Let’s take a quick look at the science to better understand how to support our infants and toddlers during this critical time.

Movement and Myelination

At birth, movements are spontaneous and reflexive, like sucking and swallowing which are essential for survival. These early reflexive movements originate from the spinal cord and brain stem, but soon movement matures from the head down.

Our brains depend upon our sensory nervous system to share information about the surrounding world. This information actually shapes our brains’ connections and neural pathways.

For infants, these neural connections are just forming. As electrical signals move from one area of the brain to another, as well as down through the spinal cord to the rest of the body, they need smooth passage along what are called axons. Axons basically act like electrical wires conducting electrical signals.

Those signals need to be transmitted quickly and efficiently. Just like electrical wires need insulation so the electricity isn’t dissipated, axons need insulation, too! For more rapid passage of these electrical messages, axons become insulated by a layer of lipids and proteins, a process called myelination.

Babies are born without much myelin, which explains why their reaction times are so slow and movements so effortful. But with each experience and repetition, the myelin sheaths around axons get thicker. Myelin essentially greases the wires and allows signals to travel along the axons faster and more effectively.

More myelination in infants’ motor systems allows them to lift their heads, reach out, roll over, crawl, and eventually walk and run.

Mobiles for Movement

Within the first weeks of life after birth, babies begin to learn to control their eyes which means some of the first myelination happens with infants’ eye muscles.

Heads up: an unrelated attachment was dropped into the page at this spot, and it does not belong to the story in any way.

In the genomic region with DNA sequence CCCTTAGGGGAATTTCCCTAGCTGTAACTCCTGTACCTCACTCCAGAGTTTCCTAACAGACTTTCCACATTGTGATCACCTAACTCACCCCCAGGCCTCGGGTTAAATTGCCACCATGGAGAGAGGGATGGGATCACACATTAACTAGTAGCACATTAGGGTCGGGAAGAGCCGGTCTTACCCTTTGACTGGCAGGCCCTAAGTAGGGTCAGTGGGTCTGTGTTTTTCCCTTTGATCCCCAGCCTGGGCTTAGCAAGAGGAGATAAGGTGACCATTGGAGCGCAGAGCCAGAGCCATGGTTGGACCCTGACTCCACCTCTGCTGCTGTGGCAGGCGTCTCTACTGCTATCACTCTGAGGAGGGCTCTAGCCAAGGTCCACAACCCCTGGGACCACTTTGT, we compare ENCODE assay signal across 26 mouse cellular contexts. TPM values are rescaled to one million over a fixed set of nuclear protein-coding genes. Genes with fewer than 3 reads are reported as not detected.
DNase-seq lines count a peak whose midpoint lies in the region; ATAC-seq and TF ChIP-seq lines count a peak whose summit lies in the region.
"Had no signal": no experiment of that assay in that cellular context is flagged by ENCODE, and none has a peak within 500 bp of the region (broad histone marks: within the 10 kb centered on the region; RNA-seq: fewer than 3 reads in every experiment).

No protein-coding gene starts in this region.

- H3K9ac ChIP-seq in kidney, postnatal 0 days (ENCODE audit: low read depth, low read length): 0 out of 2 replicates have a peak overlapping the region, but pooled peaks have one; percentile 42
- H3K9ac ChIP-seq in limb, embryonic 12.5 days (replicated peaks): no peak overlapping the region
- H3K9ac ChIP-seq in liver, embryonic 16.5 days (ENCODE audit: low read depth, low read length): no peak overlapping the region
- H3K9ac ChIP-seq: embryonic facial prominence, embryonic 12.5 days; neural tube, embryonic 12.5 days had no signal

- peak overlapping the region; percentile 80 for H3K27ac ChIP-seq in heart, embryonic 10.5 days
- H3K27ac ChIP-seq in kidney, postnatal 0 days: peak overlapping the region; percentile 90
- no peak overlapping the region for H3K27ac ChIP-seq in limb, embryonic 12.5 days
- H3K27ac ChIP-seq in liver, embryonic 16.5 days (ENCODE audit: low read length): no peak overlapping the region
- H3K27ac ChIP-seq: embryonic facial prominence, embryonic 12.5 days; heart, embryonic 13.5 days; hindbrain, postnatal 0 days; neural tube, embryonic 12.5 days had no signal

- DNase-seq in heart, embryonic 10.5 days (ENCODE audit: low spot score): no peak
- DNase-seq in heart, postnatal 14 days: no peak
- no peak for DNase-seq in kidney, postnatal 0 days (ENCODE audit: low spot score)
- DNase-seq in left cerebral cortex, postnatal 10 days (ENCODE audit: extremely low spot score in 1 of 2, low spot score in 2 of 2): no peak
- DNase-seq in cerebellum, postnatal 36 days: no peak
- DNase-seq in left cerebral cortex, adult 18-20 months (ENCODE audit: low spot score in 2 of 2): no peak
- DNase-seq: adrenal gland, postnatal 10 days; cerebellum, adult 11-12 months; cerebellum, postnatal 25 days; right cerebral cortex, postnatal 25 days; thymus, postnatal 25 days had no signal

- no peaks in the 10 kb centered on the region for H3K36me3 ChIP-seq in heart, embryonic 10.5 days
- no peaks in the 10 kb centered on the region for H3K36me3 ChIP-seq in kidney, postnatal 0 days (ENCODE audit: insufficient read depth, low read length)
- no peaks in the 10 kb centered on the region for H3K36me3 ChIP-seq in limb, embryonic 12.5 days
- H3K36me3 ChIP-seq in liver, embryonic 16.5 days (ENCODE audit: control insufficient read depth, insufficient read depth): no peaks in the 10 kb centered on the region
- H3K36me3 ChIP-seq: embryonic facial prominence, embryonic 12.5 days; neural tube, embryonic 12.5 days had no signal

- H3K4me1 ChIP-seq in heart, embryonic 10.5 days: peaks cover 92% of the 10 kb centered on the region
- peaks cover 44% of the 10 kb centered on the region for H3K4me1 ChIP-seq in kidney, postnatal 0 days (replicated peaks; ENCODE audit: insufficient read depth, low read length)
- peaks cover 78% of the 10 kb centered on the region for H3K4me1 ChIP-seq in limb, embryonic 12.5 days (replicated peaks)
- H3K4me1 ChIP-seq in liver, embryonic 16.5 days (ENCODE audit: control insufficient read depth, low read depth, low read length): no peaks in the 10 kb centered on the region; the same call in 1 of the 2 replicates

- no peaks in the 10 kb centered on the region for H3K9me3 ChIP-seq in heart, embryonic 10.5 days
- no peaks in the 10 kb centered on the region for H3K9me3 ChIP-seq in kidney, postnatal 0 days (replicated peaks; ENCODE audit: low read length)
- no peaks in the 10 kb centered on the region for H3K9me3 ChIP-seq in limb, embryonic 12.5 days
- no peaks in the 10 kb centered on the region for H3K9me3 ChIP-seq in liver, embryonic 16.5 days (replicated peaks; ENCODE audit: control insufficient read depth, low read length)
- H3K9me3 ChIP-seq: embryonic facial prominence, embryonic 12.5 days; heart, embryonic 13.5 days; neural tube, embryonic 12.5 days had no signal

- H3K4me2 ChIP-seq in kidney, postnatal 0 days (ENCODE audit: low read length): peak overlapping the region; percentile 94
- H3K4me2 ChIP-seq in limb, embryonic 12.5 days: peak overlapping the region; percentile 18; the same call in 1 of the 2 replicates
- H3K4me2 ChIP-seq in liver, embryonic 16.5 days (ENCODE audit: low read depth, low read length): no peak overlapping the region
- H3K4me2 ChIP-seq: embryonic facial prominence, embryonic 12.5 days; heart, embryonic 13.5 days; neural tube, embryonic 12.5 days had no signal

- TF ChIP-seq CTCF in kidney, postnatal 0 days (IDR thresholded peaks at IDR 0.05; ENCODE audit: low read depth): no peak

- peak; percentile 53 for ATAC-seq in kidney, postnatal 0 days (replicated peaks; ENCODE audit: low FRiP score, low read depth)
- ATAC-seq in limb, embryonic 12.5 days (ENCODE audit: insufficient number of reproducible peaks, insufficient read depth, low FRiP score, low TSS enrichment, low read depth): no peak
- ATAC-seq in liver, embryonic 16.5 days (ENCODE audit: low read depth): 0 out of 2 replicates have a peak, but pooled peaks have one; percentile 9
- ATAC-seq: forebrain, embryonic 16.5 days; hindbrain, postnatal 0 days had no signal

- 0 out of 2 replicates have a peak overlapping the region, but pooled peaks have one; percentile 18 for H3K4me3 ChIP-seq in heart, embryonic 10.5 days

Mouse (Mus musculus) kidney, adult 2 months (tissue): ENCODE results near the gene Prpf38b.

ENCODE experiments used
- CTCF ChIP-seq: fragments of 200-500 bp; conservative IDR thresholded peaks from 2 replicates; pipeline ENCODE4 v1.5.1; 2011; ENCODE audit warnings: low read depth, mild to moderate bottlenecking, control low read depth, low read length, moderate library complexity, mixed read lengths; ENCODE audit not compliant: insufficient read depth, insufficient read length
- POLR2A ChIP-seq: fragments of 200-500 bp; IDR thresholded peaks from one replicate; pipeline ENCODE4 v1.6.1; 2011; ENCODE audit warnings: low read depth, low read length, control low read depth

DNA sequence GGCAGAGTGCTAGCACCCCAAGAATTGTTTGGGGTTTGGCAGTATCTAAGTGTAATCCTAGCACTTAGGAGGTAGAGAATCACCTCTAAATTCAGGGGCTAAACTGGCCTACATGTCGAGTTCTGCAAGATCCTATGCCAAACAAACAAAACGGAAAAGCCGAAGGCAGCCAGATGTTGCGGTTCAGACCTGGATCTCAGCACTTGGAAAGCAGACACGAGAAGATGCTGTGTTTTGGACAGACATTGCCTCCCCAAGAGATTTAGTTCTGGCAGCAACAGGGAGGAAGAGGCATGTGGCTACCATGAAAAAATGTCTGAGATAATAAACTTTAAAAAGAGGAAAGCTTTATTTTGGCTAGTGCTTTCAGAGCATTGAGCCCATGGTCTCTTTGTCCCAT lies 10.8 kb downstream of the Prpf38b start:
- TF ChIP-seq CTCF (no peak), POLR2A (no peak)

To support this development, it’s a good idea to provide carefully designed and placed mobiles, which help babies develop their visual capacities for focus and tracking. Mobiles offer newborns the opportunity to focus on an object, track it, perceive sensory details, and eventually attempt to reach for it.

When infants start to get used to reaching for the mobile, offer something slightly different, like a bell hanging from a ribbon. Babies will try and try again, with great concentration and focus, to move their arms so as to make contact with the object and cause it to move or make a sound. They thus discover the relationship between sight and touch.

At first, physical contact with a hanging bell or ball may appear haphazard. Yet infants are seeing the item and making a muscular effort to connect with what they see. With repeated practice, infants develop the myelin coating that will make their future efforts to reach and eventually grasp more efficient and successful.

Safe Space for Movement

For similar reasons, infants need space for movement. Often, we’re more apt to hold our infants or keep them in carriers. However, babies benefit from having space to move, and almost slither, their bodies on the floor. When you create the time and space for these slow whole-body movements, you’ll see that infants will often slither their bodies around in a clockwise direction!

When infants attempt to slither and move, they are very focused. This concentration allows them to start connecting how the mind and body work together. In Your Child’s Growing Mind: Brain Development and Learning from Birth to Adolescence, Dr. Jane Healy offers an important reminder: “After birth, physical activities are one of the child’s main means of advancing physical, intellectual, and emotional growth, so you should encourage many forms of body movement.”

Clothing also matters. In order to safely move their bodies, babies need clothing that doesn’t restrict their movements. Comfortable fabrics with forgiving elastics are best. Light clothing around the arms and legs offers more opportunities for movement and exploration. It’s also best to allow babies to have bare feet so they can have more sensory input and more traction as they begin to move.

Hands Send Information to the Brain

In addition to gross motor development, which will eventually progress from slithering to crawling to walking, infants are taking in information about the world through their hands.